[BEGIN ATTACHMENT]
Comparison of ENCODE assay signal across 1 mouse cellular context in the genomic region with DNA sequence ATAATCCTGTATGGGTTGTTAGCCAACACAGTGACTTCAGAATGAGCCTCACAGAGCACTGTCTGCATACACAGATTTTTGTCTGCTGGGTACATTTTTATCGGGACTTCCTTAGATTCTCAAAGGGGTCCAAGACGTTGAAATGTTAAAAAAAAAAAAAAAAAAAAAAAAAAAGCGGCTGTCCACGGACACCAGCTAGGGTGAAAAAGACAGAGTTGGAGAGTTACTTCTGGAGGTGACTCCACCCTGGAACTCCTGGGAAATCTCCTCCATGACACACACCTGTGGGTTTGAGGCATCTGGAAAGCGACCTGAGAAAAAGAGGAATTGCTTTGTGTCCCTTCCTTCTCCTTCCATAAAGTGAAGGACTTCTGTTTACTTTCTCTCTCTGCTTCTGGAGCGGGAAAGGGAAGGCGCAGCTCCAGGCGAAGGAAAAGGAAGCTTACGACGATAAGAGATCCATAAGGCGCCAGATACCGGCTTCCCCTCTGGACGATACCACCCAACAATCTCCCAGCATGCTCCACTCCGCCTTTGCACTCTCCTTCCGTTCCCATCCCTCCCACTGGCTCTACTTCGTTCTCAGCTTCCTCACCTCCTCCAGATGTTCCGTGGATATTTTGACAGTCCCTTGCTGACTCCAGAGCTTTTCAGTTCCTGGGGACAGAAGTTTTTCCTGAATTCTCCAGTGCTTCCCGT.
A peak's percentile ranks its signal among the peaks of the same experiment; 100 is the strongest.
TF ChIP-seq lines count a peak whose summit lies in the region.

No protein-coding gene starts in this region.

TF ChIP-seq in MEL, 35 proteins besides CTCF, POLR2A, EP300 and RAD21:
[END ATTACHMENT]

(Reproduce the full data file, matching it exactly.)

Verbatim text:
Comparison of ENCODE assay signal across 1 mouse cellular context in the genomic region with DNA sequence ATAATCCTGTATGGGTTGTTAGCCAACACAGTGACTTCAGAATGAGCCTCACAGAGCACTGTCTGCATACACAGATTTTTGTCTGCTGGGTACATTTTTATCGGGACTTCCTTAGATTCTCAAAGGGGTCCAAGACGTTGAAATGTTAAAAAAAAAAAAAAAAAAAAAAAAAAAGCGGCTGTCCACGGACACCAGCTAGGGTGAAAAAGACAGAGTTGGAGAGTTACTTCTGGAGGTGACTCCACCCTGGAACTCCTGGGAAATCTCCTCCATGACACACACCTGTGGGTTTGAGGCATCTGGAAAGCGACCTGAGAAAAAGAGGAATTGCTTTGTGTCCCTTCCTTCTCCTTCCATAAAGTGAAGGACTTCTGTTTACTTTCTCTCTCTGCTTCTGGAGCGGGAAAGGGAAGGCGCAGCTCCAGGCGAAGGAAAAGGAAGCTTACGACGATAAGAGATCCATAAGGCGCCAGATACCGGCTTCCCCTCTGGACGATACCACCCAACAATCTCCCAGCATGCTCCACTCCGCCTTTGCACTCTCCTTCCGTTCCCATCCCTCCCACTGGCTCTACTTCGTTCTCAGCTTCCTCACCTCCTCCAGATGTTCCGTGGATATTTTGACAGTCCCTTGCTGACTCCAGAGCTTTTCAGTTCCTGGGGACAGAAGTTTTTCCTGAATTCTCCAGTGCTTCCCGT.
A peak's percentile ranks its signal among the peaks of the same experiment; 100 is the strongest.
TF ChIP-seq lines count a peak whose summit lies in the region.

No protein-coding gene starts in this region.

TF ChIP-seq in MEL, 35 proteins besides CTCF, POLR2A, EP300 and RAD21: